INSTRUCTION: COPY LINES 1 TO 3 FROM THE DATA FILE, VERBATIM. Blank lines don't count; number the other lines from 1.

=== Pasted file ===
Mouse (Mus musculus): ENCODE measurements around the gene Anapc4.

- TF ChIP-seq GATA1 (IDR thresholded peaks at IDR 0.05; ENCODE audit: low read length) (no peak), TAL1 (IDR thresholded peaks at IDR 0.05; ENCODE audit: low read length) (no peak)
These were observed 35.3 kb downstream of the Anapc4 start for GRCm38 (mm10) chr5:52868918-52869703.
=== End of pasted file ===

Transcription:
Mouse (Mus musculus): ENCODE measurements around the gene Anapc4.

- TF ChIP-seq GATA1 (IDR thresholded peaks at IDR 0.05; ENCODE audit: low read length) (no peak), TAL1 (IDR thresholded peaks at IDR 0.05; ENCODE audit: low read length) (no peak)
These were observed 35.3 kb downstream of the Anapc4 start for GRCm38 (mm10) chr5:52868918-52869703.